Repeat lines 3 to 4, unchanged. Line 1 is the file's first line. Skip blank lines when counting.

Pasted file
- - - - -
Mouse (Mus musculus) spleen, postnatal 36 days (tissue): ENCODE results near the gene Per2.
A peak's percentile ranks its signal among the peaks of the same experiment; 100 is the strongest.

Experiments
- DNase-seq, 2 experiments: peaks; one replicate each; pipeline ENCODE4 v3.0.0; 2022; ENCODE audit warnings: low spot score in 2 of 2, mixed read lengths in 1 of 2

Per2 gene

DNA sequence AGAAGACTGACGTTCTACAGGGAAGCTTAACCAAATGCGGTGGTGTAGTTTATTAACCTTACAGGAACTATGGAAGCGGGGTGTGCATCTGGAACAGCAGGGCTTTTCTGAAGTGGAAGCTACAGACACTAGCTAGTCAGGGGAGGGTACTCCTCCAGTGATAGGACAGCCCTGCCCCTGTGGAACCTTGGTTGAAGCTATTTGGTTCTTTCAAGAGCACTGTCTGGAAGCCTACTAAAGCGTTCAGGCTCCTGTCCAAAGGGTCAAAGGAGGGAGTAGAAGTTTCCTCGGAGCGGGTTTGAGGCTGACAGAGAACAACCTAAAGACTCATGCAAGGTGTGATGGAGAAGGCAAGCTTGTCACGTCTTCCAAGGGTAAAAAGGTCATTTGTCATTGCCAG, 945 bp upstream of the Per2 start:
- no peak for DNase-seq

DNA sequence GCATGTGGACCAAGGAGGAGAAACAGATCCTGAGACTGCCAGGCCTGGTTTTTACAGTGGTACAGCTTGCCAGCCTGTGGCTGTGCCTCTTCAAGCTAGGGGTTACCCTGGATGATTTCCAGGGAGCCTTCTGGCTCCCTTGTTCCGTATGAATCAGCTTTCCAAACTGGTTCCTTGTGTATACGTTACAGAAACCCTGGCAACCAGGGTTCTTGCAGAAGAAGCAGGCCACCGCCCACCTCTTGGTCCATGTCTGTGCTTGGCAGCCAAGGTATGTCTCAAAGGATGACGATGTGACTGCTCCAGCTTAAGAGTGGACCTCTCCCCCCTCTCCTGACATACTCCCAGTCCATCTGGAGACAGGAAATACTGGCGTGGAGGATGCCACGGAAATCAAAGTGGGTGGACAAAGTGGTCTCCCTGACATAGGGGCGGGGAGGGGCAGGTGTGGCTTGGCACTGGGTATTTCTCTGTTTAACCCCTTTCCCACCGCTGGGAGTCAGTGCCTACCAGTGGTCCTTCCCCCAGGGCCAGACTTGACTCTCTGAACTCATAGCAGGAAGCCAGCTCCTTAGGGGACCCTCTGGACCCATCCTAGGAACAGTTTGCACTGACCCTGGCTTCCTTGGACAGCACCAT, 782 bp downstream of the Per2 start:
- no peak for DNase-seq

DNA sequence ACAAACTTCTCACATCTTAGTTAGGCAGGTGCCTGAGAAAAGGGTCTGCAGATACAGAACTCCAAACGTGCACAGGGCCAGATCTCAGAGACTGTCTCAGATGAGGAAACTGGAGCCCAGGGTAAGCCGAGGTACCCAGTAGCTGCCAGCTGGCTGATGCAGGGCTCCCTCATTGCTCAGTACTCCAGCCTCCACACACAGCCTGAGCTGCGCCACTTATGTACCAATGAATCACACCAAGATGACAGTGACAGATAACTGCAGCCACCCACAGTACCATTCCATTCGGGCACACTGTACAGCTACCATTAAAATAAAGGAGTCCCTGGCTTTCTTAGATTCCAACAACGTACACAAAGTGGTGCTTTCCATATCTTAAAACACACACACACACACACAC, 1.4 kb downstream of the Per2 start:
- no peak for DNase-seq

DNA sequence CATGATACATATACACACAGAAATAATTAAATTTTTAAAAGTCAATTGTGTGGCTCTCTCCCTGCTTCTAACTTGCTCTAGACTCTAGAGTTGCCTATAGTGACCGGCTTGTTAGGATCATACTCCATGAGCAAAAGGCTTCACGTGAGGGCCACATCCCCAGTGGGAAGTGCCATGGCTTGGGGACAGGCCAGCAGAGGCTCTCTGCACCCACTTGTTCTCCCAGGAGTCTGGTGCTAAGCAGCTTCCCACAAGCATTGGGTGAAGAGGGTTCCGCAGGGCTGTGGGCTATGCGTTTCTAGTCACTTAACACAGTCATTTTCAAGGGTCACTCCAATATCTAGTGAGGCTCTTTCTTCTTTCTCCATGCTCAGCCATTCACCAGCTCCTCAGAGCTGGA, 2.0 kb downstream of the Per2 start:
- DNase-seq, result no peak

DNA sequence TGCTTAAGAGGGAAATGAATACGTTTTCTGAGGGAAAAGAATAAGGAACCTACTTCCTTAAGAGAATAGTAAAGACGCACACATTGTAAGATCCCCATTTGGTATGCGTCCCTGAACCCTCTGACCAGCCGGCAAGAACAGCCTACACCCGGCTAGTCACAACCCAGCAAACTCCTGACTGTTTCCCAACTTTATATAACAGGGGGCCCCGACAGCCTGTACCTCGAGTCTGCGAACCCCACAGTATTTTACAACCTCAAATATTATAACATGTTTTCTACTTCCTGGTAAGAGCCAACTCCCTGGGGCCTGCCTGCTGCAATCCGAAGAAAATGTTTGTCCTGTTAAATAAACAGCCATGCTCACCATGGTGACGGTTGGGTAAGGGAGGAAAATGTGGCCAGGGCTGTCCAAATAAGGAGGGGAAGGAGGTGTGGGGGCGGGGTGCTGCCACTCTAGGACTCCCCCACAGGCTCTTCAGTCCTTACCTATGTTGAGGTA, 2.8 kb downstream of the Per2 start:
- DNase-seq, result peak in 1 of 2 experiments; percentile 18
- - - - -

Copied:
Experiments
- DNase-seq, 2 experiments: peaks; one replicate each; pipeline ENCODE4 v3.0.0; 2022; ENCODE audit warnings: low spot score in 2 of 2, mixed read lengths in 1 of 2